Frequently asked questions
Why is FLI running this contest?
If we can formulate a roadmap towards a future that is desirable, this can inspire real-world initiatives. It is very likely that these world builds will usefully and positively inform many people and activities – we will feature prizewinning world builds on FLI’s website and hope to work them into our overall institutional strategies, to find prospective collaborators, and connect storytellers with material to inspire them to tell a different stories about our future. Furthermore we are likely to run additional activities involving contest entrants.
What were the ground rules of the contest?
- The year is 2045.
- AGI has existed for at least 5 years.
- Technology is advancing rapidly and AI is transforming the world sector by sector.
- The US, EU and China have managed a steady, if uneasy, power equilibrium.
- India, Africa and South America are quickly on the ride as major players.
- Despite ongoing challenges, there have been no major wars or other global catastrophes.
- The world is not dystopian and the future if looking bright.
Why did FLI chose these ground rules?
The choice of constraints does not represents what FLI believes is most likely to happen or what the organization wants the future to look like. The rules were chosen as constraints to power a thought experiment – how did humanity overcome major challenges on the horizon? It was designed for contest participants to brainstorm solutions to wicked problems, because to be plausible (which is one of our judging criteria) the world needs to identify and address those. An aspirational world were things turn out well by pure luck is less plausible than a world where things turn out well because of human efforts and initiatives. The choice of challenges is entirely up to the participants and may reflect the interests or expertise of the different teams.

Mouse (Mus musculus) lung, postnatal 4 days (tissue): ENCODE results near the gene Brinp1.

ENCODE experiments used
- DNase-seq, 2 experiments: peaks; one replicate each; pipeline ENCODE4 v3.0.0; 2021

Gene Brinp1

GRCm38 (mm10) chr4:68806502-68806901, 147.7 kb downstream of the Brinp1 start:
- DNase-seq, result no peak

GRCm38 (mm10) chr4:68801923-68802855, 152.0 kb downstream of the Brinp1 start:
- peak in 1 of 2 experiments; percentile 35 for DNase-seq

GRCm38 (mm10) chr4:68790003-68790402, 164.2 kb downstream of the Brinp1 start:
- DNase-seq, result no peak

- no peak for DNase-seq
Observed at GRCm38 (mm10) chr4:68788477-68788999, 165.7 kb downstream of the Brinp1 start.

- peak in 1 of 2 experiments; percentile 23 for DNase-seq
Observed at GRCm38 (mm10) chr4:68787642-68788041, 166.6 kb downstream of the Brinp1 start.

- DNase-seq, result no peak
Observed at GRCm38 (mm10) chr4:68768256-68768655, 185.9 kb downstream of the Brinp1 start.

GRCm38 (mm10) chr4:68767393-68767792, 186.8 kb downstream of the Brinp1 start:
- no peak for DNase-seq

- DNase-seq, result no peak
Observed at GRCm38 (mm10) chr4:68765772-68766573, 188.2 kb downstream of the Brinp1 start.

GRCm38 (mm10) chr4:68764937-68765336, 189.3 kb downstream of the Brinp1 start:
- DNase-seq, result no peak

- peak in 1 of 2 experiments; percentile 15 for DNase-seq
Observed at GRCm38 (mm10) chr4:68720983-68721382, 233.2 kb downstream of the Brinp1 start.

What is Artificial General Intelligence (AGI)?
Artificial intelligence today is generally considered narrow AI (or weak AI), in that it is designed and trained to perform a particular task (e.g. only facial recognition or only internet searches or only driving a car). However, the goal of several major AI research efforts is to develop artificial general intelligence (AGI or strong AI) with the same flexible and widely applicable intelligence humans enjoy. Such systems could replace or augment human intellectual work in a wide variety of domains and could potentially — by itself — do things like scientific research, engineering, negotiation, media production, and system design that currently require highly trained and talented people or teams.
What did contest participants need to supply to participate in the worldbuilding contest?
1. A timeline with entries for each year between 2022 and 2045 giving at least two events (e.g. “X invented”) and one data point (e.g. “GDP rises by 25%”) for each year. Participants are encouraged to fill all the data points on the timeline but will still be accepted and judged at a disadvantage if less than 23 years are provided. Submissions will be disqualified if less than 10 years are provided.